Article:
We know that our communities cannot function in silos and nor should investment in infrastructure. High quality infrastructure boosts economic growth, drives up productivity and elevates living standards. By bringing together £500bn of planned investment in housing, social and economic infrastructure, the Government’s National Infrastructure and Construction Pipeline, published this week (5 December), attempts to assess and document in one place, planned investment in infrastructure across the private and public sectors.
The good news for local authorities and private companies alike is the ability to use the National Infrastructure and Construction Pipeline to strategically examine the projected infrastructure planned to 2020/21 and beyond which can help an ambitious council, in partnership or otherwise, to strategically allocate the necessary funding for key projects, in housing for example.
North Yorkshire and the Humber 34%
East of England 9%
London and the South 39%
The geographical split of key programmes of work across the English regions will not have gone unnoticed among our readership. The North/South divide continues to dominate the infrastructure debate. Unsurprisingly, November’s Department of Transport’s Oral Questions in the Commons actively referenced infrastructure for the North of England with several MPs on the opposition benches arguing greater transport infrastructure in the East to West would be the real driver of growth and regeneration in the North.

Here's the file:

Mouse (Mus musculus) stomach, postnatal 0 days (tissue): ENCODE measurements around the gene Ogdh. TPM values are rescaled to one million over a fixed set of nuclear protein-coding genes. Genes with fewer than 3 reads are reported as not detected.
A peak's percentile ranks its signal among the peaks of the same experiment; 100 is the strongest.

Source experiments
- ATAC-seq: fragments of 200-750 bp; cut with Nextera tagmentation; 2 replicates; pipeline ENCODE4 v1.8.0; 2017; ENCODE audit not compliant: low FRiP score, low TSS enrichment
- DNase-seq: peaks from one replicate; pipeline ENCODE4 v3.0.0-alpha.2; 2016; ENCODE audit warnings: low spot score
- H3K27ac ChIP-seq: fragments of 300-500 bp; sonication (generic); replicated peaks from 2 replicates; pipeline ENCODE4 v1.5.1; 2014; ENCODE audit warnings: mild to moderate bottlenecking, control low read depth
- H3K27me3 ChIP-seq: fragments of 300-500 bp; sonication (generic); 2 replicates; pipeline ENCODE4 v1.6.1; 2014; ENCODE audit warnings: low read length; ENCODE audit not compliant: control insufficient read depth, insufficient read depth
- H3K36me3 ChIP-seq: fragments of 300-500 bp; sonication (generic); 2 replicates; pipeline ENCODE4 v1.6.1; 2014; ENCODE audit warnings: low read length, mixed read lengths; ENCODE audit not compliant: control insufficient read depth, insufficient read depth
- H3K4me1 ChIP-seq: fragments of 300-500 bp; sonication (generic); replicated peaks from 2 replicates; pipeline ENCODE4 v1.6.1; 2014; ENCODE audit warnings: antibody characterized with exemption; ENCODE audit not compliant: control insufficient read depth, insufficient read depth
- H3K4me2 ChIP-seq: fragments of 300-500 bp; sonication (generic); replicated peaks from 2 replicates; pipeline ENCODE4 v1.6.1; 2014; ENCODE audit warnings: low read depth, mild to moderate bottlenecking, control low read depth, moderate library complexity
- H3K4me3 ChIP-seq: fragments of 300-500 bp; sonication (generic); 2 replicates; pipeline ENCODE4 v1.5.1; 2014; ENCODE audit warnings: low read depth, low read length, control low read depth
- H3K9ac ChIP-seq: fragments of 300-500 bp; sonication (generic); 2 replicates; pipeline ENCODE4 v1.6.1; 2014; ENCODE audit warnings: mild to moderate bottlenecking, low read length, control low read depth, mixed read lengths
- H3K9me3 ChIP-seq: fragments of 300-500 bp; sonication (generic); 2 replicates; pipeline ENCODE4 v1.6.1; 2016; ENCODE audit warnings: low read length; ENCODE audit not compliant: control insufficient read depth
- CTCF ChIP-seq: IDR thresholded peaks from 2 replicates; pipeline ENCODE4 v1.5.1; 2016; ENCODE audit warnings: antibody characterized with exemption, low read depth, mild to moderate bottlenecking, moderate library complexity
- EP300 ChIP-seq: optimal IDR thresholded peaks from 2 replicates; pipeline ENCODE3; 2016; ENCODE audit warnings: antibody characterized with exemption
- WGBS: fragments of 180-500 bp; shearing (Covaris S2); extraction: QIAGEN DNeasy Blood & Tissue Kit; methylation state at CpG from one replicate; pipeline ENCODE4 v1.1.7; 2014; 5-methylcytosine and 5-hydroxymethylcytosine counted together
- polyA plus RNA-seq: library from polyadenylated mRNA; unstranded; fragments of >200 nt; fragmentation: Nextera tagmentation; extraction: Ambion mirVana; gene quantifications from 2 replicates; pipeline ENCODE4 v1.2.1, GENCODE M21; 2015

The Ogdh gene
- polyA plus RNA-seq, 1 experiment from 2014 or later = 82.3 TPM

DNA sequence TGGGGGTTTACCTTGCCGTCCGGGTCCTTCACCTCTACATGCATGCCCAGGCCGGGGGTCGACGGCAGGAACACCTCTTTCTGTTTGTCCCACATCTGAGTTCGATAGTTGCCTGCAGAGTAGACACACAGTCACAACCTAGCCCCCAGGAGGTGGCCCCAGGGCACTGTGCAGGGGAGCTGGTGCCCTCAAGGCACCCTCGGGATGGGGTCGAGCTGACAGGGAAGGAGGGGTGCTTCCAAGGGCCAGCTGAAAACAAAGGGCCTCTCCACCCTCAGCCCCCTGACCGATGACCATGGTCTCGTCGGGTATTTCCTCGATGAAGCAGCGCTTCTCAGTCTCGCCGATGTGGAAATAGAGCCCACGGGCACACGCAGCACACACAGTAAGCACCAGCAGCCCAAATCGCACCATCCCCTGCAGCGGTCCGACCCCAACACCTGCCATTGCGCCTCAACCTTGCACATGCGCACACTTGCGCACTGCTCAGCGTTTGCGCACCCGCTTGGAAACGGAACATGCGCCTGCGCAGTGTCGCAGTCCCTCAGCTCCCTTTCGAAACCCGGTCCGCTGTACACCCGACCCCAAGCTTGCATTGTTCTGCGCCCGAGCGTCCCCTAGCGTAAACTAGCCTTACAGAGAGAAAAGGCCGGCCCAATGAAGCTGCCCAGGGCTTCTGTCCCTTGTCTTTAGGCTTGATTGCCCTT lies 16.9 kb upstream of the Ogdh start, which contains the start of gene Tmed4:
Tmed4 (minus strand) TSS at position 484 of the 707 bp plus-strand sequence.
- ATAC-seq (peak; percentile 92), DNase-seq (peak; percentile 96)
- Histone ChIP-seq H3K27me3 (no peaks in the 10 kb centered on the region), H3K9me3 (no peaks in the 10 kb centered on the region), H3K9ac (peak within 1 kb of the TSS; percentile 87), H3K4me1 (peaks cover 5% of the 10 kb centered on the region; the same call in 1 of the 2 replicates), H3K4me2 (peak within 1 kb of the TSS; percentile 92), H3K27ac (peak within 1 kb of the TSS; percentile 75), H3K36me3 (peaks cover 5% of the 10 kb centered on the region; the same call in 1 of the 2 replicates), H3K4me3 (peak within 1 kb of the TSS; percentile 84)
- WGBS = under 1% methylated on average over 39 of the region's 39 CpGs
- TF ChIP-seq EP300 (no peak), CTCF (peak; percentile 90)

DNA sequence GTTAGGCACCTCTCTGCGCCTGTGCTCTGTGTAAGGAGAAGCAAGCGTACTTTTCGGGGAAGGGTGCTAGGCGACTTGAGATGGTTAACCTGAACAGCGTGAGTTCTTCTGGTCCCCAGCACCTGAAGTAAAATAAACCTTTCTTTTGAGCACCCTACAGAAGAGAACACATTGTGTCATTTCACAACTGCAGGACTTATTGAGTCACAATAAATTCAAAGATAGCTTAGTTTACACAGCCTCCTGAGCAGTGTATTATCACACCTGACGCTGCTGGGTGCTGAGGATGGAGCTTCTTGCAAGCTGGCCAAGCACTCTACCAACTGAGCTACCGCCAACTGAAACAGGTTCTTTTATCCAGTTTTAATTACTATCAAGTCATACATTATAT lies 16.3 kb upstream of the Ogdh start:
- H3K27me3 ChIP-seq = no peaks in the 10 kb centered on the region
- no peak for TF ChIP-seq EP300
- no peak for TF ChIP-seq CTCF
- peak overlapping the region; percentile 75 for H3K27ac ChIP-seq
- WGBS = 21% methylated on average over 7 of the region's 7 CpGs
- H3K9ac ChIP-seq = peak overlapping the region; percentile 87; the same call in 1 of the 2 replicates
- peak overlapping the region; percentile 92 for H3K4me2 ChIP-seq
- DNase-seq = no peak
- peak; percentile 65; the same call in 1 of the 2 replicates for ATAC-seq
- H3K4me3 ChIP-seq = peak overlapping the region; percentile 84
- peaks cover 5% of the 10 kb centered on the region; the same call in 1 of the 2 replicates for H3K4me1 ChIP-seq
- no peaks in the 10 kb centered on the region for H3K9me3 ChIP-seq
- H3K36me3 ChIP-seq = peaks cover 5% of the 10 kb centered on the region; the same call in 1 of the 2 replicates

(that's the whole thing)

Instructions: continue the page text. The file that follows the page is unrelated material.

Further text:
HM Government has committed £13bn in transport improvement over this Parliament and has established Transport for the North to deliver the Northern strategy. Cratus eagerly awaits TfN’s proposals for greater transport infrastructure in the North and for East to West links due to be published in early 2017. In the meantime, the Treasury has announced this week that £300bn of the planned £500bn will be spent by 2021.